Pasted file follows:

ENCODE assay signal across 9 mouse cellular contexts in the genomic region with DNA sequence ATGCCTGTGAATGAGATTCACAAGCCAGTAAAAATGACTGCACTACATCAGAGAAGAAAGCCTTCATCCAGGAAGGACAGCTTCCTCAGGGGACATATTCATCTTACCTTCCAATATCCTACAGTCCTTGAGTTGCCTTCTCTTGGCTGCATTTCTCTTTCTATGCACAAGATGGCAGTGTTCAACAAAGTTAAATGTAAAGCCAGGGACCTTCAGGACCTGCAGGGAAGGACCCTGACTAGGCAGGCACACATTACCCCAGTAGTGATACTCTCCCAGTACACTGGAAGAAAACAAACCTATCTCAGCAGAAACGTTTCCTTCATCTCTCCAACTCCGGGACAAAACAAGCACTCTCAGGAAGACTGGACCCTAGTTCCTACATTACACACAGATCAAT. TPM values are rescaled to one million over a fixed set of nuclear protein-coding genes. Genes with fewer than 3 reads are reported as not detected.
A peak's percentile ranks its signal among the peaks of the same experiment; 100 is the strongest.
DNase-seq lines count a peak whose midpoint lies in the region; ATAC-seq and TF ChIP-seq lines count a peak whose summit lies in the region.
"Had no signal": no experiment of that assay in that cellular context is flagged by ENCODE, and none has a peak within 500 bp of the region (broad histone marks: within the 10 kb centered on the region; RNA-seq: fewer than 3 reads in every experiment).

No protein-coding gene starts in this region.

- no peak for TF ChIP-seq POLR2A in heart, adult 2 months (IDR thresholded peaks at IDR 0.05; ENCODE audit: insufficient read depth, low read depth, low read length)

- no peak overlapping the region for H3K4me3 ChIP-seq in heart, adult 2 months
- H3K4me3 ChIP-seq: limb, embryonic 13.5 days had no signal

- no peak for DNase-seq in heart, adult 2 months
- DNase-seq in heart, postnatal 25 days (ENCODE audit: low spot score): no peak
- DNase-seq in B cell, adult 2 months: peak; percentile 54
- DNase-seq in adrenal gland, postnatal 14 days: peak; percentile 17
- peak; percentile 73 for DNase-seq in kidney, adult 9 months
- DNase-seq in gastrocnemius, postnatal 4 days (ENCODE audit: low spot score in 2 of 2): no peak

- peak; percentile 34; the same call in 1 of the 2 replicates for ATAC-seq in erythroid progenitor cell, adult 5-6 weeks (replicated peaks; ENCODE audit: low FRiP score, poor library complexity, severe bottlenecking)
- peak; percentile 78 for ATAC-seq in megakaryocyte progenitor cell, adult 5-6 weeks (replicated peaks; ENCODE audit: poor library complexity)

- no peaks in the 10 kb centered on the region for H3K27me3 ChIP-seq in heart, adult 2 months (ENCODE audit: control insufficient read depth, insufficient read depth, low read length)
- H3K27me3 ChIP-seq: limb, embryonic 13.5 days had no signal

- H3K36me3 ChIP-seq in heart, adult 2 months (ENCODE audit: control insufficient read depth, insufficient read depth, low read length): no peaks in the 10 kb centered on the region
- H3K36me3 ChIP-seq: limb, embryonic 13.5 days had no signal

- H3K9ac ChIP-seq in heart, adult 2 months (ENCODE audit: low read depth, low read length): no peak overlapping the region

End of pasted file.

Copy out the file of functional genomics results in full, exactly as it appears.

ENCODE assay signal across 9 mouse cellular contexts in the genomic region with DNA sequence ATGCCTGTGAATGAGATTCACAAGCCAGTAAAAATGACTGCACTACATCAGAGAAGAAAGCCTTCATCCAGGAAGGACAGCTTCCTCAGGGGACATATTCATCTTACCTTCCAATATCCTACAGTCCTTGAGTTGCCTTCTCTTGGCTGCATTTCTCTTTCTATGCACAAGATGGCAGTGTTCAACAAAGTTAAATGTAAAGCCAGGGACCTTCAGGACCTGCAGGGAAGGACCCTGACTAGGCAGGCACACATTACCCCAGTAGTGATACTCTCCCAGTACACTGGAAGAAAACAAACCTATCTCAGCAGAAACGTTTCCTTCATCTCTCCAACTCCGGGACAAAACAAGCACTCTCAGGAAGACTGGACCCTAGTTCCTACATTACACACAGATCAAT. TPM values are rescaled to one million over a fixed set of nuclear protein-coding genes. Genes with fewer than 3 reads are reported as not detected.
A peak's percentile ranks its signal among the peaks of the same experiment; 100 is the strongest.
DNase-seq lines count a peak whose midpoint lies in the region; ATAC-seq and TF ChIP-seq lines count a peak whose summit lies in the region.
"Had no signal": no experiment of that assay in that cellular context is flagged by ENCODE, and none has a peak within 500 bp of the region (broad histone marks: within the 10 kb centered on the region; RNA-seq: fewer than 3 reads in every experiment).

No protein-coding gene starts in this region.

- no peak for TF ChIP-seq POLR2A in heart, adult 2 months (IDR thresholded peaks at IDR 0.05; ENCODE audit: insufficient read depth, low read depth, low read length)

- no peak overlapping the region for H3K4me3 ChIP-seq in heart, adult 2 months
- H3K4me3 ChIP-seq: limb, embryonic 13.5 days had no signal

- no peak for DNase-seq in heart, adult 2 months
- DNase-seq in heart, postnatal 25 days (ENCODE audit: low spot score): no peak
- DNase-seq in B cell, adult 2 months: peak; percentile 54
- DNase-seq in adrenal gland, postnatal 14 days: peak; percentile 17
- peak; percentile 73 for DNase-seq in kidney, adult 9 months
- DNase-seq in gastrocnemius, postnatal 4 days (ENCODE audit: low spot score in 2 of 2): no peak

- peak; percentile 34; the same call in 1 of the 2 replicates for ATAC-seq in erythroid progenitor cell, adult 5-6 weeks (replicated peaks; ENCODE audit: low FRiP score, poor library complexity, severe bottlenecking)
- peak; percentile 78 for ATAC-seq in megakaryocyte progenitor cell, adult 5-6 weeks (replicated peaks; ENCODE audit: poor library complexity)

- no peaks in the 10 kb centered on the region for H3K27me3 ChIP-seq in heart, adult 2 months (ENCODE audit: control insufficient read depth, insufficient read depth, low read length)
- H3K27me3 ChIP-seq: limb, embryonic 13.5 days had no signal

- H3K36me3 ChIP-seq in heart, adult 2 months (ENCODE audit: control insufficient read depth, insufficient read depth, low read length): no peaks in the 10 kb centered on the region
- H3K36me3 ChIP-seq: limb, embryonic 13.5 days had no signal

- H3K9ac ChIP-seq in heart, adult 2 months (ENCODE audit: low read depth, low read length): no peak overlapping the region